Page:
An international team of scientists, led by Prof John McGeehan from the University of Portsmouth, has inadvertently improved an enzyme that helps to break down plastic. Their research was based around a bacterium that was discovered in a rubbish tip in Japan in 2016. The bacterium had naturally evolved an enzyme which enabled it to eat plastic.

While tweaking the enzyme to find out how it had evolved, the scientists found that the changes they had made enabled the enzyme to break down PET (polyethylene terephthalate) - the plastic used in making drinks bottles - even faster!  Although it currently takes a few days to start breaking down PET, the researchers are confident that they will be able to make the enzyme even more effective.

Their eventual aim will be to break down PET into its original components, which would be a huge development, potentially enabling clear PET bottles to be recycled into new, clear PET bottles.  Currently, where PET bottles are recycled, they tend to be turned into fibres for clothing and carpets.  PET currently makes up about 20% of all plastics produced globally, so making this enzyme really efficient at breaking it down and enabling full recycling would be a game-changer.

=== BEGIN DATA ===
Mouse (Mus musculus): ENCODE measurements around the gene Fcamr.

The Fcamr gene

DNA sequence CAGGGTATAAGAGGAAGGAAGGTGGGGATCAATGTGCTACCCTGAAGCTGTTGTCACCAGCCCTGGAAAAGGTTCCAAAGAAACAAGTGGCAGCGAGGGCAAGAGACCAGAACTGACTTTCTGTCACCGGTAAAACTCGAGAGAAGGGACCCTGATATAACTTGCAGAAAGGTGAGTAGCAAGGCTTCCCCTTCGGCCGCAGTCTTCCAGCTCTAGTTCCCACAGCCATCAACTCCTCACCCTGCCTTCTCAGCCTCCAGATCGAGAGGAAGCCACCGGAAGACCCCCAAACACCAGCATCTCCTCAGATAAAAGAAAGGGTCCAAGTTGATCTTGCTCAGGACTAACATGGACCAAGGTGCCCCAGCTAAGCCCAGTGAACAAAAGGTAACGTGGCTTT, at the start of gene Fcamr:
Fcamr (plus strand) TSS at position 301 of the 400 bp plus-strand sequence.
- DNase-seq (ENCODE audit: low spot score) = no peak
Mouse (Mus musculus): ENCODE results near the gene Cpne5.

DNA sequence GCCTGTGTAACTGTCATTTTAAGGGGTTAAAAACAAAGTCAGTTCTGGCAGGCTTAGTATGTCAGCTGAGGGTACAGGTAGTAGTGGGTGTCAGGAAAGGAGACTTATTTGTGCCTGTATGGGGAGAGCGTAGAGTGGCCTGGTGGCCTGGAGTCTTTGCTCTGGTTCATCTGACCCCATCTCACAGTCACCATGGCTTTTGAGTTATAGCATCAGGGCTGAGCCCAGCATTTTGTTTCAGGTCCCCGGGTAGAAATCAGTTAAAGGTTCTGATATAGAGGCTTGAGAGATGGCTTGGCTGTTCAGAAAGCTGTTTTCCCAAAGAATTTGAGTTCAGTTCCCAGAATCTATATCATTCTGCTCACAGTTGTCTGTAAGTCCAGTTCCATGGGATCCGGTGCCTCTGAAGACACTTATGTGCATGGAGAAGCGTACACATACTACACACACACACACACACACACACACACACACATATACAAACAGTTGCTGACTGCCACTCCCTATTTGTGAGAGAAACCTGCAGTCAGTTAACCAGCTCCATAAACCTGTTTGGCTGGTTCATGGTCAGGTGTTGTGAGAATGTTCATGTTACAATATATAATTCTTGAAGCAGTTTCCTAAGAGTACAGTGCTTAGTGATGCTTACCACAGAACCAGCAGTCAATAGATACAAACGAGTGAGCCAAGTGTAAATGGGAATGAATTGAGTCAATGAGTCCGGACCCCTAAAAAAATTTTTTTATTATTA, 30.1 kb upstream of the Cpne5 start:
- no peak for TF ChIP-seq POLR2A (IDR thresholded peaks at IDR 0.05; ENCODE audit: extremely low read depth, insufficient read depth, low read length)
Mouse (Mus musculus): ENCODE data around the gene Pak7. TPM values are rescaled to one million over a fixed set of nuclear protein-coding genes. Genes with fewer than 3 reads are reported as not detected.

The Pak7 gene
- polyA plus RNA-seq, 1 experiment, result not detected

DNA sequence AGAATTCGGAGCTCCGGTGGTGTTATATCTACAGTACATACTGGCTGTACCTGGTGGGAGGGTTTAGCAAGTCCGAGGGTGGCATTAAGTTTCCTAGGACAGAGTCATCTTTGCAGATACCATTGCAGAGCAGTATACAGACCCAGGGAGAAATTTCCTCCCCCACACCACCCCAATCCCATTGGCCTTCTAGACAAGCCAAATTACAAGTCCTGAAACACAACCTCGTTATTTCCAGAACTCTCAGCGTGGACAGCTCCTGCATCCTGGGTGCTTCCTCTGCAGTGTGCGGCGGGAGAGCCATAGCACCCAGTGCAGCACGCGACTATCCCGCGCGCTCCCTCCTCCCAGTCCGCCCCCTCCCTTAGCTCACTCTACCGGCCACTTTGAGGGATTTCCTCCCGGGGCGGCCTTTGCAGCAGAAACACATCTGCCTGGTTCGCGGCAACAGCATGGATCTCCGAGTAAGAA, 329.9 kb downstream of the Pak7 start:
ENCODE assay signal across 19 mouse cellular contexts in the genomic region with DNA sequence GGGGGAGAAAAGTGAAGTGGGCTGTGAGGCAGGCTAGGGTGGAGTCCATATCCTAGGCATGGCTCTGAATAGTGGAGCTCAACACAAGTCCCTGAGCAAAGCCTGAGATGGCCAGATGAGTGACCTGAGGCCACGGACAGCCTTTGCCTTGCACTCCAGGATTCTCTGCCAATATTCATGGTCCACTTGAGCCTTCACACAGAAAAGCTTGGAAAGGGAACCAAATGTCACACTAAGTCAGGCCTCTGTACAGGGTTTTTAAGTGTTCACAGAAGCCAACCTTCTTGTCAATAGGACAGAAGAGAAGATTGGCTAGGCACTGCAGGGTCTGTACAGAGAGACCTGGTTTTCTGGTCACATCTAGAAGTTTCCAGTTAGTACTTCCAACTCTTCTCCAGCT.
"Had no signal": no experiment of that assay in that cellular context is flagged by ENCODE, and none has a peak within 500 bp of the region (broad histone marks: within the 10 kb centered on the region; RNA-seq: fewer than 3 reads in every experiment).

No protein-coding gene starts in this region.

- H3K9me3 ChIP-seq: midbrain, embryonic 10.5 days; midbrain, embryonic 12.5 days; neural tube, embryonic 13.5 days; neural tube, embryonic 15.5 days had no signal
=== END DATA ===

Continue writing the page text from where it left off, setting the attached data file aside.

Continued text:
There is quite a way to go before the we can use enzymes on a large scale to help us break down and recycle plastics, and we're going to need to be sure that we're not creating a new problem (like creating more greenhouse gas emissions, for example) by solving the existing one of way too much plastic in the environment.  But with luck, this encouraging development will lead to a solution to some of our plastic woes.

Image: Alpha-amylase, an enzyme.

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